Here’s How Much a 5-Star Hotel Will Cost You in 100 Popular Travel Destinations Around the World

The Burj Al Arab Hotel in Dubai
The Burj Al Arab Hotel in Dubai
iStock.com/Nikada

Sometimes, you don’t mind roughing it in a tent for the sake of a budget-friendly vacation. Other times, you might want to splurge on a nicer hotel with a buffet breakfast and room service. Enjoying the finer things in life doesn’t necessarily mean breaking the bank, though.

A chart spotted by Thrillist breaks down the cost of 5-star hotels in 100 popular destinations around the world. Travel site Asher & Lyric crunched the numbers, using data from TripAdvisor on the average cost of a weeknight stay at the five top-rated hotels in each destination. The analysis accounted for fluctuating costs from one season to the next, and the chart shows what you might expect to pay during the high season compared to other times of year.

Places like Aspen and the Cayman Islands are predictably among the areas with the priciest hotels, but other vacation spots are surprisingly affordable. Take Dubai in the United Arab Emirates, for instance. This city of skyscrapers is a popular luxury destination—it’s called the “City of Gold,” after all—but its 5-star hotels are the third- cheapest ones on the chart, preceded only by Chennai in India and Manila in the Philippines.

On the opposite end of the spectrum, you’d spend less money staying in a fancy hotel in New York City, Paris, or Rome during the high season than you’d pay to stay in Wyoming’s Jackson Hole. And if you’re looking to travel domestic, check out Las Vegas, Houston, and Atlanta. Of America's top destinations, these cities offer some of the cheapest 5-star hotels.

Scroll down to see the chart, and check out Asher & Lyric’s website for a detailed breakdown of their findings, including their top hotel picks.

How Much 5-Star Hotels Cost in the Top 100 Destinations Around the World - AsherFergusson.com - Infographic
Researched and developed by Asher & Lyric Fergusson

[h/t Thrillist]

New Jersey's Anthony Bourdain Food Trail Has Opened

Neilson Barnard/Getty Images
Neilson Barnard/Getty Images

Before Anthony Bourdain was a world-famous chef, author, or food and travel documentarian, he was just another kid growing up in New Jersey. Earlier this year, Food & Wine reported that Bourdain's home state would honor the late television personality with a food trail tracing his favorite restaurants. And that trail is now open.

Bourdain was born in New York City in 1956, and spent most of childhood living in Leonia, New Jersey. He often revisited the Garden State in his books and television shows, highlighting the state's classic diners and delis and the seafood shacks of the Jersey shore.

Immediately following Bourdain's tragic death on June 8, 2018, New Jersey assemblyman Paul Moriarty proposed an official food trail featuring some of his favorite eateries. The trail draws from the New Jersey episode from season 5 of the CNN series Parts Unknown. In it, Bourdain traveled to several towns throughout the state, including Camden, Atlantic City, and Asbury Park, and sampled fare like cheesesteaks, salt water taffy, oysters, and deep-fried hot dogs.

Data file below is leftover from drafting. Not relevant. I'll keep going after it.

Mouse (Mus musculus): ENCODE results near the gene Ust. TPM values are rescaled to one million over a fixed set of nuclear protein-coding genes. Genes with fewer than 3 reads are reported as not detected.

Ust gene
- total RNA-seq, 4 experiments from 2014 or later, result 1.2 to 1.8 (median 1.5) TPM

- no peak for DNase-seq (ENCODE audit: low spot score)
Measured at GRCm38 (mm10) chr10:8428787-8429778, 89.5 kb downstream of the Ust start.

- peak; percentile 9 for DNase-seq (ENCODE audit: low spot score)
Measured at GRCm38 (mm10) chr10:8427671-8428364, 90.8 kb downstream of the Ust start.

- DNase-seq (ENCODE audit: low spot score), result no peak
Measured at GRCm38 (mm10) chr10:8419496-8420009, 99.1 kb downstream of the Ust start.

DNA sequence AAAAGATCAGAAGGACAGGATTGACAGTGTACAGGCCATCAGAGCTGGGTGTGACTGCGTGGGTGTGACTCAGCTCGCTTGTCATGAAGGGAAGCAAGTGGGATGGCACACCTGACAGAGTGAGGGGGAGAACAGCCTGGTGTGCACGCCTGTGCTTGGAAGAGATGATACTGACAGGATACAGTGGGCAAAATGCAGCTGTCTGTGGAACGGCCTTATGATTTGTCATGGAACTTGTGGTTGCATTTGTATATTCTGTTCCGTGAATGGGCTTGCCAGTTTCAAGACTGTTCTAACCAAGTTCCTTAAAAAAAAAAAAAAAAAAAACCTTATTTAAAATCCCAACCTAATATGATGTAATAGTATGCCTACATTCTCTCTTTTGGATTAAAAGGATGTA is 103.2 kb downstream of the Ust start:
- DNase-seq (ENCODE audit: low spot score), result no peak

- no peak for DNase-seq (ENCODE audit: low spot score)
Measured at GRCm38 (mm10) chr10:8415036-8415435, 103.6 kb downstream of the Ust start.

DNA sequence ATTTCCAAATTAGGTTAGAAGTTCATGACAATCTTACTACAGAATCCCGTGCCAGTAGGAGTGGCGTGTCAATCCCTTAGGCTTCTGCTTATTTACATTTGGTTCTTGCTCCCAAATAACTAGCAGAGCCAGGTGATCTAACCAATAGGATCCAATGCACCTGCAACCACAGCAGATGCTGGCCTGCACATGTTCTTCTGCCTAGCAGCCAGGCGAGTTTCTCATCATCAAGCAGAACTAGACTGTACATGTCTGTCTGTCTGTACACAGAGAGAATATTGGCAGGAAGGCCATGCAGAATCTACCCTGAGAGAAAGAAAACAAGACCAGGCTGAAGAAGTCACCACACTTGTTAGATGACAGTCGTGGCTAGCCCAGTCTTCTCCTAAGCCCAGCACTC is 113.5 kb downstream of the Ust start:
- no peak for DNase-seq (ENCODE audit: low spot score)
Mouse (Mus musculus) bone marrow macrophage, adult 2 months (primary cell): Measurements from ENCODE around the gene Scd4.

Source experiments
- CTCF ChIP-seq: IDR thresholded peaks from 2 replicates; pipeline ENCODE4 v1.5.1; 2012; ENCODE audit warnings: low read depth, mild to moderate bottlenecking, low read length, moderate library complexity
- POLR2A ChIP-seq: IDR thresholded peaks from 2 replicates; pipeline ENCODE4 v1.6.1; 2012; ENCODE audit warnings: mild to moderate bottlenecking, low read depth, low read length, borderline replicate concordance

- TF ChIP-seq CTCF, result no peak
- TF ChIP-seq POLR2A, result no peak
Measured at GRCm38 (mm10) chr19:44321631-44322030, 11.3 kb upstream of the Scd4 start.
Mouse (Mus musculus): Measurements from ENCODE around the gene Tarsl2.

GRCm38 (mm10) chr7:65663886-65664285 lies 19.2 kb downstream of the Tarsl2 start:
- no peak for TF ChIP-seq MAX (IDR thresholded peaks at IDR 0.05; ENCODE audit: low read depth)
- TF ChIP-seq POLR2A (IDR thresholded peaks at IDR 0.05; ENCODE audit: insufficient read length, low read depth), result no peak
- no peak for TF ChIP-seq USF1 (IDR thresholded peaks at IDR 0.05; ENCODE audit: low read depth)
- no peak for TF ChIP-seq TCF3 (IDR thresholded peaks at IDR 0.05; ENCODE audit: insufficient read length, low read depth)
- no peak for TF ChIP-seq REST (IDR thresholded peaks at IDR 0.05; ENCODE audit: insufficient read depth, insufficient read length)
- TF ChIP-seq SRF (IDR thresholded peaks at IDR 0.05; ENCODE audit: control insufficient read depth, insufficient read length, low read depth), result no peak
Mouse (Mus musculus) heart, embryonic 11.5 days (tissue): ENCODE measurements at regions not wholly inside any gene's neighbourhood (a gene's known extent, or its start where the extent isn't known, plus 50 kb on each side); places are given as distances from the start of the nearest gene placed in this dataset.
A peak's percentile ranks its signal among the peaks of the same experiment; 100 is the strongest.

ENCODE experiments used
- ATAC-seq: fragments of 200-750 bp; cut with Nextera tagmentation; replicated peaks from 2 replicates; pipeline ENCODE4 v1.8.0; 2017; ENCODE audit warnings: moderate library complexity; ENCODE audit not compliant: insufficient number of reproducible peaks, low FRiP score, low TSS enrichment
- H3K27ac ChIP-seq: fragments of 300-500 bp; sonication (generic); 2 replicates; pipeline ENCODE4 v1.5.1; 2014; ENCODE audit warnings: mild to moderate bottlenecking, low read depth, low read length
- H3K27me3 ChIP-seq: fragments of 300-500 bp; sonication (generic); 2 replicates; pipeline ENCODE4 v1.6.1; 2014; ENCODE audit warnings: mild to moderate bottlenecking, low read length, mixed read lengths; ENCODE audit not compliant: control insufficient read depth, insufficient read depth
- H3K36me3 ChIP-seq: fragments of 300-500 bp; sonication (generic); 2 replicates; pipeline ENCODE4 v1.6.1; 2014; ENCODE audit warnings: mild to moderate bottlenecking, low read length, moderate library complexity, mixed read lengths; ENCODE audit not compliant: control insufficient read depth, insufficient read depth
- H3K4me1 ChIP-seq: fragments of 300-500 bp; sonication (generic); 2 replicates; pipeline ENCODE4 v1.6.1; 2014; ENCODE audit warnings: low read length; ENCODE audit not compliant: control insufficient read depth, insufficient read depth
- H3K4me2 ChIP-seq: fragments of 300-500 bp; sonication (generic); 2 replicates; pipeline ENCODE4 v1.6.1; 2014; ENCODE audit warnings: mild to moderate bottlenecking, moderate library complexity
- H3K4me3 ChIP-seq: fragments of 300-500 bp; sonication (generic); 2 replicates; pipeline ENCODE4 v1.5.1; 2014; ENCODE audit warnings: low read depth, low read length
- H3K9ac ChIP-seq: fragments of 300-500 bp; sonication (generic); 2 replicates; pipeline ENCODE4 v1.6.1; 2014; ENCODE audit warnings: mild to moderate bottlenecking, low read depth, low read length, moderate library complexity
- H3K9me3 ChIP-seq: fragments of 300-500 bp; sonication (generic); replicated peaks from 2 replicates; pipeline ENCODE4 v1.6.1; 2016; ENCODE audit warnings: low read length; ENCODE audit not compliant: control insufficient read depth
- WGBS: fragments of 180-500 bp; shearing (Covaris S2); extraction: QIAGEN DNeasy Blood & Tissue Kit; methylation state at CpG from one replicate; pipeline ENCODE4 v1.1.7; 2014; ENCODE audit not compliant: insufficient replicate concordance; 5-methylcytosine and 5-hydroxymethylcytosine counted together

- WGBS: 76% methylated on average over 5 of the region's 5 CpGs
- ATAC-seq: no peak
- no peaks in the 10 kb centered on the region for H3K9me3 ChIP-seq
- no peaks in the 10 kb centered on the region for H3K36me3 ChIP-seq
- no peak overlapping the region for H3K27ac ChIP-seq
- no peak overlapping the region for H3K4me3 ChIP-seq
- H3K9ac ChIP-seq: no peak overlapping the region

The food trail was approved following a unanimous vote in January, and the trail was officially inaugurated last week. Among the stops included on the trail:

  1. Frank's Deli // Asbury Park
  1. Knife and Fork Inn // Atlantic City
  1. Dock's Oyster House // Atlantic City
  1. Tony's Baltimore Grill // Atlantic City
  1. James' Salt Water Taffy // Atlantic City
  1. Lucille's Country Cooking // Barnegat
  1. Tony & Ruth Steaks // Camden
  1. Donkey's Place // Camden
  2. Hiram's Roadstand // Fort Lee

Chernobyl Creator Craig Mazin Urges Visitors to Treat the Exclusion Zone With Respect

Sean Gallup/Getty Images
Sean Gallup/Getty Images

Following the success of the HBO miniseries Chernobyl, one tour company reported that bookings to the Chernobyl Exclusion Zone located in Ukraine rose 35 percent. Now, series creator Craig Mazin is imploring the new wave of tourists to be respectful when snapping selfies at Chernobyl, Gizmodo reports.

A 2500-square-kilometer exclusion zone was established around the Chernobyl nuclear power plant shortly after its reactor exploded in 1986 and flooded the area with harmful radiation. The abandoned towns are still too radioactive for people to live there safely, but they have been deemed safe to visit temporarily with the supervision of a guide.

Chernobyl has supported a dark tourism industry for years, but thanks to the miniseries, photographs taken there are gaining new levels of attention online. News of influencers posing for irreverent selfies at the site of the nuclear disaster quickly went viral. Mazin tweeted:

Regardless of why people are visiting the site, being respectful in the presence of tragedy is always a good idea. It's also smart to resist leaving a tour group to snap the perfect selfie in some abandoned building: Tour companies warn that breaking rules and wandering off approved paths can lead to dangerous radiation exposure.

[h/t Gizmodo]

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